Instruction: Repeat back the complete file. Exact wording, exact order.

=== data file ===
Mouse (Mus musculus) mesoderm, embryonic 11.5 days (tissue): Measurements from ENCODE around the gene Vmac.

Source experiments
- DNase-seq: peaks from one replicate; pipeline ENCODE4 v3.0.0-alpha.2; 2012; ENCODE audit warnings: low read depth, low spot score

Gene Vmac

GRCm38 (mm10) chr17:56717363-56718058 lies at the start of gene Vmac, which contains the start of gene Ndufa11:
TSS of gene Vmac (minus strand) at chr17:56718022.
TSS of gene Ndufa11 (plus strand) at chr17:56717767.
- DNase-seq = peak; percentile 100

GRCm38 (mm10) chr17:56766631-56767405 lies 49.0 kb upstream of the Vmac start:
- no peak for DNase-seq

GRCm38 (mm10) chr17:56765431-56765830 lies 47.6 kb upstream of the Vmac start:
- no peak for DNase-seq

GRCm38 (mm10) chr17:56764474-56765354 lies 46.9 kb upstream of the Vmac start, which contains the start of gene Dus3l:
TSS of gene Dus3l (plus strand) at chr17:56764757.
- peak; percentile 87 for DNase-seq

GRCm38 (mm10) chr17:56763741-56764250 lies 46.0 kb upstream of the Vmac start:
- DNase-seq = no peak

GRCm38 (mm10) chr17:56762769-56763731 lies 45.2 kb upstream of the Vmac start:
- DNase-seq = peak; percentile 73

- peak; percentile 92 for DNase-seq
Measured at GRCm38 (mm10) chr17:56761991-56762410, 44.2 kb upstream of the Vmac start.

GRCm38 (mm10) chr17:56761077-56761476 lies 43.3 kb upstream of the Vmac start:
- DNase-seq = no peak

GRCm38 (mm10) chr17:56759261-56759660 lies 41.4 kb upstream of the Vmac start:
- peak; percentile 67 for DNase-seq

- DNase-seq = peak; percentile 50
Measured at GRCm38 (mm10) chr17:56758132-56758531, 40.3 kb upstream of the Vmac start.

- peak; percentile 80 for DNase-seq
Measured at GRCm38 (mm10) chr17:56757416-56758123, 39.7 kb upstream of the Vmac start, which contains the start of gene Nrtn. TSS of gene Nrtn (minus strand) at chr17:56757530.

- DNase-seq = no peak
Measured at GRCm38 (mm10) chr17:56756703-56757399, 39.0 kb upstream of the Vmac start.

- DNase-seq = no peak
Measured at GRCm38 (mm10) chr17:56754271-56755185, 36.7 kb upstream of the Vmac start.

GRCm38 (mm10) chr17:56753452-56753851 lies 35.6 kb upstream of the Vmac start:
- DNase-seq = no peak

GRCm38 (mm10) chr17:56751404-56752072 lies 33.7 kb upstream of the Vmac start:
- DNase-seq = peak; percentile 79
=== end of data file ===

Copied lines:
Mouse (Mus musculus) mesoderm, embryonic 11.5 days (tissue): Measurements from ENCODE around the gene Vmac.

Source experiments
- DNase-seq: peaks from one replicate; pipeline ENCODE4 v3.0.0-alpha.2; 2012; ENCODE audit warnings: low read depth, low spot score

Gene Vmac

GRCm38 (mm10) chr17:56717363-56718058 lies at the start of gene Vmac, which contains the start of gene Ndufa11:
TSS of gene Vmac (minus strand) at chr17:56718022.
TSS of gene Ndufa11 (plus strand) at chr17:56717767.
- DNase-seq = peak; percentile 100

GRCm38 (mm10) chr17:56766631-56767405 lies 49.0 kb upstream of the Vmac start:
- no peak for DNase-seq

GRCm38 (mm10) chr17:56765431-56765830 lies 47.6 kb upstream of the Vmac start:
- no peak for DNase-seq

GRCm38 (mm10) chr17:56764474-56765354 lies 46.9 kb upstream of the Vmac start, which contains the start of gene Dus3l:
TSS of gene Dus3l (plus strand) at chr17:56764757.
- peak; percentile 87 for DNase-seq

GRCm38 (mm10) chr17:56763741-56764250 lies 46.0 kb upstream of the Vmac start:
- DNase-seq = no peak

GRCm38 (mm10) chr17:56762769-56763731 lies 45.2 kb upstream of the Vmac start:
- DNase-seq = peak; percentile 73

- peak; percentile 92 for DNase-seq
Measured at GRCm38 (mm10) chr17:56761991-56762410, 44.2 kb upstream of the Vmac start.

GRCm38 (mm10) chr17:56761077-56761476 lies 43.3 kb upstream of the Vmac start:
- DNase-seq = no peak

GRCm38 (mm10) chr17:56759261-56759660 lies 41.4 kb upstream of the Vmac start:
- peak; percentile 67 for DNase-seq

- DNase-seq = peak; percentile 50
Measured at GRCm38 (mm10) chr17:56758132-56758531, 40.3 kb upstream of the Vmac start.

- peak; percentile 80 for DNase-seq
Measured at GRCm38 (mm10) chr17:56757416-56758123, 39.7 kb upstream of the Vmac start, which contains the start of gene Nrtn. TSS of gene Nrtn (minus strand) at chr17:56757530.

- DNase-seq = no peak
Measured at GRCm38 (mm10) chr17:56756703-56757399, 39.0 kb upstream of the Vmac start.

- DNase-seq = no peak
Measured at GRCm38 (mm10) chr17:56754271-56755185, 36.7 kb upstream of the Vmac start.

GRCm38 (mm10) chr17:56753452-56753851 lies 35.6 kb upstream of the Vmac start:
- DNase-seq = no peak

GRCm38 (mm10) chr17:56751404-56752072 lies 33.7 kb upstream of the Vmac start:
- DNase-seq = peak; percentile 79